UGA professor murder trial begins

Marcus Lillard faces a maximum sentence of life in prison without parole.

BALDWIN COUNTY, Georgia — In Baldwin County, the trial is underway for the man accused of killing University of Georgia professor Marianne Shockley in May 2019.

Marcus Lillard faces a maximum sentence of life in prison without parole.

On Tuesday, we heard opening statements from the prosecution and the defence, outlining their views on the case.

The opening statements highlighted each party’s arguments for the lawsuit. Starting with the prosecution case, Assistant District Attorney Nancy Malcor claims that Marcus Lillard unintentionally killed Marianne Shockley by choking her while they had sex.

The Georgia Bureau of Investigation’s autopsy indicates that Shockley died by manual strangulation.

Prosecutors say that night, Lillard, Shockley and Clark Heindel took drugs in Heindel’s backyard where there was a swimming pool and hot tub.

The autopsy shows that Shockley had ecstasy and marijuana in his system. Prosecutors say Lillard also had cocaine in his system.

Malcor says the state will call several women who had previously had relationships with Lillard. Some say Lillard would choke them during sex. Some said they would even faint.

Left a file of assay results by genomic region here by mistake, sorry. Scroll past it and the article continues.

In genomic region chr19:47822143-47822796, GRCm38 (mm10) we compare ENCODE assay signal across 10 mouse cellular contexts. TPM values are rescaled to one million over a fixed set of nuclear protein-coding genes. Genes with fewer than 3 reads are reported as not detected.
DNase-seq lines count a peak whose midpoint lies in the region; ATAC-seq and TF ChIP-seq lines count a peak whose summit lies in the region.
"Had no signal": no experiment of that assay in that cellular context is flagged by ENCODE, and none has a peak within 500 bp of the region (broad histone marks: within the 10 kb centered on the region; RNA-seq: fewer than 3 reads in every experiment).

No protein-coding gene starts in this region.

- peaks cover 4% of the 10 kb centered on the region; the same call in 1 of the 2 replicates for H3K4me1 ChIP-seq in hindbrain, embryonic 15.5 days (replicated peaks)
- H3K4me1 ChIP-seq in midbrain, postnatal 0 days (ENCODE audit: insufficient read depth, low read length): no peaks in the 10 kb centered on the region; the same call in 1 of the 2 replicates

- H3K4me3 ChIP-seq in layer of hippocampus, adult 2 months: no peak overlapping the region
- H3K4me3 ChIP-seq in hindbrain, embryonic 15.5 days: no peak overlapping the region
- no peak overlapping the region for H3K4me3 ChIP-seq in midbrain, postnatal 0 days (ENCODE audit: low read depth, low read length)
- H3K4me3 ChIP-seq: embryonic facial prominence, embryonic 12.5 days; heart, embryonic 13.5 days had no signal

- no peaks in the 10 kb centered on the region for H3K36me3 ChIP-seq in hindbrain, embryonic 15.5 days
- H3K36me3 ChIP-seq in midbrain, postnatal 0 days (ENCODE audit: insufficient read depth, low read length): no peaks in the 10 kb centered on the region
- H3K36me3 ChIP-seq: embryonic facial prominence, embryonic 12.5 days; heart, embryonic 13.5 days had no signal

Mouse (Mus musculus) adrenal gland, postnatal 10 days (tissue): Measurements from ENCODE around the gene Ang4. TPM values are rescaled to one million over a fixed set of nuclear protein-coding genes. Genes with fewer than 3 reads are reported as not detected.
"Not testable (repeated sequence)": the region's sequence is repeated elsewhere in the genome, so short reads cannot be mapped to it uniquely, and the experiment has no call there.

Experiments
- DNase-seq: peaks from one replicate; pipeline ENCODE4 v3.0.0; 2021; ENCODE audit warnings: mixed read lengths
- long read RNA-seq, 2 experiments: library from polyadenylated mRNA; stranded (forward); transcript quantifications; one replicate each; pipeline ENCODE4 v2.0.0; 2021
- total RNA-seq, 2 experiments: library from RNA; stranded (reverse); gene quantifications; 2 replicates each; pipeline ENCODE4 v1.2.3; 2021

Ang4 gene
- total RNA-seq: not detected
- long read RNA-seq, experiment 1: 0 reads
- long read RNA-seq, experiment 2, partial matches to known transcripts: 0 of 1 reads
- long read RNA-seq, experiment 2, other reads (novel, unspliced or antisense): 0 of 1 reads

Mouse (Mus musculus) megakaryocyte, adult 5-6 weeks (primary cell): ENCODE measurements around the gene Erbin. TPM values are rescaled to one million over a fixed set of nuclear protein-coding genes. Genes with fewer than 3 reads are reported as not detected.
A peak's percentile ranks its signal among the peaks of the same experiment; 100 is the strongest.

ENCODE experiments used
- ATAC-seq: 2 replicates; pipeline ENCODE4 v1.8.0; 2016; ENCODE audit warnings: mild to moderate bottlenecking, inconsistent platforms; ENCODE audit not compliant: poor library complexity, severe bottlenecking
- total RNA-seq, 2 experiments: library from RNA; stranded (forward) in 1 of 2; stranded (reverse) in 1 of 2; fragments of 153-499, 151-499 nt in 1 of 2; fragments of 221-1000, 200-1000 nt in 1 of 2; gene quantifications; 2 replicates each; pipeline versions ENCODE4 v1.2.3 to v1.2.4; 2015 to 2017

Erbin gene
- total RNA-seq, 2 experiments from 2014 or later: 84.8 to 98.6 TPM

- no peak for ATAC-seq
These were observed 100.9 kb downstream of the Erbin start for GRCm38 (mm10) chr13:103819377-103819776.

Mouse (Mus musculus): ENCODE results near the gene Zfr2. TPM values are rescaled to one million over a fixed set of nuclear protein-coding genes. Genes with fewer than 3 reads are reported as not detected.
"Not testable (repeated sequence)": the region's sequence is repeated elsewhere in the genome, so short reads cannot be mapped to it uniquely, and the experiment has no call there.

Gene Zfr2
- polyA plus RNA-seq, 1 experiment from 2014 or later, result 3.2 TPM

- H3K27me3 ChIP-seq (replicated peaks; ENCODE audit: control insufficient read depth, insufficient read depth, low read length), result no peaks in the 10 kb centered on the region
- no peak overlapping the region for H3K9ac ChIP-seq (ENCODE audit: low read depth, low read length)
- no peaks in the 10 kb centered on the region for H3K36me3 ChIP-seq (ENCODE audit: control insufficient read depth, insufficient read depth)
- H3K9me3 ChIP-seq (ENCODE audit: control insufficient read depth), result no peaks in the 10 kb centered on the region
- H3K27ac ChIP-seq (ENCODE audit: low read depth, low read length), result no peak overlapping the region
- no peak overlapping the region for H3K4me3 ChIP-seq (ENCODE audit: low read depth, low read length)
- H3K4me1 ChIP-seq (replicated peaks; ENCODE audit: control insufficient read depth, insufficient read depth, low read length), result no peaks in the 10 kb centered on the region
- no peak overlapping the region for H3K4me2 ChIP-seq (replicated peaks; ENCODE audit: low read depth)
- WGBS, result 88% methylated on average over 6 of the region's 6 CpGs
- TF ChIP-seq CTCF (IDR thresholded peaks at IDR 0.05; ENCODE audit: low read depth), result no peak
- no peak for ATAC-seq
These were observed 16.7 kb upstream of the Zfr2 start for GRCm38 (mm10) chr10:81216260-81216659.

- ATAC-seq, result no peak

Defense attorney Matt Tucker claims the state “placed an arrow” on Lillard and “painted a target” around him.

Tucker says his client was in the woods collecting firewood when Shockley died and returned to find her unconscious.

“He is charged with murder for killing her in the commission of a felony, aggravated assault for choking her too hard for too long,” Malcor said.

“That didn’t happen,” Tucker said. “Evidence will show that there was no sex that night. There isn’t. There is a sex kit. There is no DNA.”

ADA Malcor says Shockley and Lillard had an on-and-off relationship for about a year and a half before his death. The two were due to travel to Ecuador for a study abroad trip the week after Shockley’s death.

Paramedics and deputies who responded to the scene also spoke at the trial, as well as the first interviews Clark Heindel and Lillard gave to investigators.

Investigators noted that their statements appeared inconsistent.

Heindel told investigators they waited at least 45 minutes before calling 911, after realizing Shockley had stopped breathing.

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